Udder failure: The politics behind Montana’s brucellosis discovery

Some would say it was the massive bad karma from killing more than 1,600 of the nation’s last wild buffalo by state and federal agents—the largest bison slaughter since the white man’s extinction of the millions-strong herds that once roamed the Great Plains. Or maybe it was the on-going and vicious political struggle between Gov. Brian Schweitzer and the Montana Stockgrowers Association. But whatever or whomever one blames, the reality is that Montana will now lose its “brucellosis free” status with this week’s discovery of yet another herd infected with the disease that can cause cows to abort. Ironically, bison caused neither the latest nor the former infections.

Most Montanans are well aware of the issues surrounding Yellowstone National Park’s bison herd and the long drama that has played out over the last two decades. Despite the fact that a case of bison transmitting brucellosis to domestic cattle has never been documented in the wild, tens of millions of state and federal dollars have been spent trying to prevent just that.

In the early days, the state tried a bison “hunt.” But worldwide criticism, including gory front-page pictures of dead bison in the blood-spattered snow, put a quick end to that as threats of tourism boycotts came from all quarters.

Then, in the mid-1990s, a joint state and federal management plan was developed that basically sought to keep the bison in the Park through aerial and ground hazing. Those that wandered out were trapped and shipped to slaughter.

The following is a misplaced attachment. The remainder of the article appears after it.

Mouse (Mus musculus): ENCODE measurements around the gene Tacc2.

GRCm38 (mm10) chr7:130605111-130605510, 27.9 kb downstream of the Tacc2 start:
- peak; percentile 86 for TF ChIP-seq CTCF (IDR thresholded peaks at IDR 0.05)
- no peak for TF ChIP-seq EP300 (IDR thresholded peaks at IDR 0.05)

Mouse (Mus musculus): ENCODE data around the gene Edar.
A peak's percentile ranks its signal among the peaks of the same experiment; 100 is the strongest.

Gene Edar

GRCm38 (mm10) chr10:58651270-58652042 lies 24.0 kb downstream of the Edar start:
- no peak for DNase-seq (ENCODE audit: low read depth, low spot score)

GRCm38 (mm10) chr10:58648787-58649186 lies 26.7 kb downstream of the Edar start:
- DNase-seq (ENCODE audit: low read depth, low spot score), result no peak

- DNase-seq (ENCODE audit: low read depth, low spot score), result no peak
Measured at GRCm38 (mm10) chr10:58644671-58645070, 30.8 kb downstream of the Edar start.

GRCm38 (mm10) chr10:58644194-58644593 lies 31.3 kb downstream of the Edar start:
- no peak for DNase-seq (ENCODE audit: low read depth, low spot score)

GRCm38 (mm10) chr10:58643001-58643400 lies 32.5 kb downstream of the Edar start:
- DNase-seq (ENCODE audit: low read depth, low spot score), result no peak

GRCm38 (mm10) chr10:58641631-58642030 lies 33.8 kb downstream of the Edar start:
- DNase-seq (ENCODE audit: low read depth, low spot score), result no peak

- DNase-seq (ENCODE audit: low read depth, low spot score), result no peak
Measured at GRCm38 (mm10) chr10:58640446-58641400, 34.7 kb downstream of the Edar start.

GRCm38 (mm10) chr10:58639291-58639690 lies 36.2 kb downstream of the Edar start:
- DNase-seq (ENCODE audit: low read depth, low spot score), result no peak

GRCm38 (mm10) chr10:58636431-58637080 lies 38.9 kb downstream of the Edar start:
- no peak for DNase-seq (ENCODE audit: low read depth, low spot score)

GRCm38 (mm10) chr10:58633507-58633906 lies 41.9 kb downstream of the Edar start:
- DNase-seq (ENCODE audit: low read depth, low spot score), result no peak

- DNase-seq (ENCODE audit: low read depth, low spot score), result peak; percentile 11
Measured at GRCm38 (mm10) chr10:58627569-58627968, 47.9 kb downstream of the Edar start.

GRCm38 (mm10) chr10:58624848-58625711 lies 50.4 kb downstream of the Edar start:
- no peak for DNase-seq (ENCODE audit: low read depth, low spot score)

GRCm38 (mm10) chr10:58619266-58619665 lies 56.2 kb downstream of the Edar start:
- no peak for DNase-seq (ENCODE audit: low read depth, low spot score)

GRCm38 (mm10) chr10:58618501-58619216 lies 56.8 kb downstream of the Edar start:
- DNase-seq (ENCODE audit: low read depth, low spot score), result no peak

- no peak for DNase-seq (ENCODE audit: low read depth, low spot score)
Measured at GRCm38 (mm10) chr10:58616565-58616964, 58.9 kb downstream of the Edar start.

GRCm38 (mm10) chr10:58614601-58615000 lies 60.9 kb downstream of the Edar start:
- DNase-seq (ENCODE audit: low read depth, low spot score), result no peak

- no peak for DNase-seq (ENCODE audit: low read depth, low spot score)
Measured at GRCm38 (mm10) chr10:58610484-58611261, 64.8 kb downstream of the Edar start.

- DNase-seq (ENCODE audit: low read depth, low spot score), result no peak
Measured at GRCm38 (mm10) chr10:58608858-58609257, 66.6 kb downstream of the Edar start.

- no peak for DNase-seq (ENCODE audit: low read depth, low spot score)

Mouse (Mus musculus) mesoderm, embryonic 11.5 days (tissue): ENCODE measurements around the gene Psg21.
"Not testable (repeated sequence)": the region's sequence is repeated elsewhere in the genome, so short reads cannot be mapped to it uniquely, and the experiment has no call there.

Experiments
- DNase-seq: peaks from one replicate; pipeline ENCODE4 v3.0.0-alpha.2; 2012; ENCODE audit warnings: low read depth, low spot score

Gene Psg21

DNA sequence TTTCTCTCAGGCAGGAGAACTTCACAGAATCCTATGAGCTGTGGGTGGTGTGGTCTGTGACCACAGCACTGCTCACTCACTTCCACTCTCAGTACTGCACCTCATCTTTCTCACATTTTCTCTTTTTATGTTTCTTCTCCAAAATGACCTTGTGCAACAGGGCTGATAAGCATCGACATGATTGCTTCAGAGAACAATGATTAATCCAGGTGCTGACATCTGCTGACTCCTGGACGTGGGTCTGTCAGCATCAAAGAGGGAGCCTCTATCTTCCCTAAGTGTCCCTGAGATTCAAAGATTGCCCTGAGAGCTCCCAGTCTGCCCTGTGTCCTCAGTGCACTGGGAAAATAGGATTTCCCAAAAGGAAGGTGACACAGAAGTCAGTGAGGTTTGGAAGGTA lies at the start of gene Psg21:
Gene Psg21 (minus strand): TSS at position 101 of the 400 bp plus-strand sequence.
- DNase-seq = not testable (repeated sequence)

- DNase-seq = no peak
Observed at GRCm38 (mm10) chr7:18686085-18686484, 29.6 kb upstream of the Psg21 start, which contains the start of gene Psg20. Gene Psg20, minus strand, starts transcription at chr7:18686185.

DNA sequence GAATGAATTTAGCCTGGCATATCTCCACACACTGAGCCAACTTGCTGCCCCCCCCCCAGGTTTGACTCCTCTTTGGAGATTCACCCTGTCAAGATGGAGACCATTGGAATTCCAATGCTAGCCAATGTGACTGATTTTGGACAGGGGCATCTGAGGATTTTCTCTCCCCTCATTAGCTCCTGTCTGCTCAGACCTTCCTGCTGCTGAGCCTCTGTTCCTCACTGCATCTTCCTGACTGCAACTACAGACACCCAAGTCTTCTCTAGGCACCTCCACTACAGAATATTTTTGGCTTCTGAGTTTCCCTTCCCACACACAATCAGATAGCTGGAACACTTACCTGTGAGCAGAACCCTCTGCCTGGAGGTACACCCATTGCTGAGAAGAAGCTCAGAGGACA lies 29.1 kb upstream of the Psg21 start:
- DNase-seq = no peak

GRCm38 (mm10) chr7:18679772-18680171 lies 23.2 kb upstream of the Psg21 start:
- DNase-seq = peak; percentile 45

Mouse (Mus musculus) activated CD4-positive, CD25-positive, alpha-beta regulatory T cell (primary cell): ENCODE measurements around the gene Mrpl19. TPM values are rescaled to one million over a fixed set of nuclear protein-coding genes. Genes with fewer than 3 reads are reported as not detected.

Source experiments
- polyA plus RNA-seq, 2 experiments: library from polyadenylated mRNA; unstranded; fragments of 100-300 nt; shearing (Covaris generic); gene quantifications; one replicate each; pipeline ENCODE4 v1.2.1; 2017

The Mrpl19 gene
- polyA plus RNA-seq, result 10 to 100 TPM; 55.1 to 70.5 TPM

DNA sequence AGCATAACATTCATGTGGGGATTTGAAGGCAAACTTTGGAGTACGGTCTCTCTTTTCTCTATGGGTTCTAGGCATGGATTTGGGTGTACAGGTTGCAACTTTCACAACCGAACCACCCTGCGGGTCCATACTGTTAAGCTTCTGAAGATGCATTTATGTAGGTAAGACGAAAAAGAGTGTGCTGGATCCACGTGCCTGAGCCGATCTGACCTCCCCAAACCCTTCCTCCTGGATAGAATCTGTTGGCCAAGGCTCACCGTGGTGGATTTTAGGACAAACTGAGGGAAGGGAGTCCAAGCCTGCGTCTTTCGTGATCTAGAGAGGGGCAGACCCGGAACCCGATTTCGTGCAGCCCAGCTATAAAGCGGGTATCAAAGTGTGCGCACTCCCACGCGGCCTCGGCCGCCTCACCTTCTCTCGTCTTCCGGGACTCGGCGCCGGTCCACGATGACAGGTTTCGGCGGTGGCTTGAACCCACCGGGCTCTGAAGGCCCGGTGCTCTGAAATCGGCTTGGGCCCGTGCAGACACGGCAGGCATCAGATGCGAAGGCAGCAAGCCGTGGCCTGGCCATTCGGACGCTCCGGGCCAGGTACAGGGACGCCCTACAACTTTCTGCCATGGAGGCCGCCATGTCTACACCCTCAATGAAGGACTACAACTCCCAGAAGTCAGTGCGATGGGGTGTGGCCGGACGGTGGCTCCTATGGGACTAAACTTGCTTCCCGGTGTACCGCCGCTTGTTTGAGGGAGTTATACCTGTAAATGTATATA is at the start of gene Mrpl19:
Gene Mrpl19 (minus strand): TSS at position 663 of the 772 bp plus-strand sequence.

Then along came Gov. Schweitzer, vowing to solve the problem while saving both the cattle and the bison. But now, nearing the end of his four-year term in office, it’s dreadfully obvious that neither the bison nor the cattle have been saved.

Truth be told, many bison advocates were hopeful that Schweitzer would find the solution. As the product of a ranch upbringing it looked like he would be able to negotiate with the state’s cattle ranchers in their own terms. His plans, which have evolved over the years, began with a “buffer zone” around the Park in which the bison would be allowed to roam in search of forage when Yellowstone’s snows piled up. Cattle that had previously grazed there would be removed, ranchers would receive generous settlements for their loss of grazing rights, and any bison that wandered out of the buffer zone would be killed.

But then politics got in the way.

Early in his term Schweitzer met with the Montana Stockgrowers Association to discuss the situation. As the story goes, and perhaps due to the political naiveté of the new governor, Schweitzer took the rather bizarre tact of telling the Stockgrowers’ Board of Directors they had to replace their executive director—which they refused to do.

But there’s more to the story. While the Stockgrowers have historically been the largest group representing the state’s ranching sector, the Montana Cattlemen’s Association was “reactivated” to provide a foil to the Stockgrowers and bolster the governor’s position. Schweitzer then went on to champion the election of its president, former California attorney-turned-rancher Dennis McDonald, as the chairman of the Montana Democratic Party, a position he holds to this day.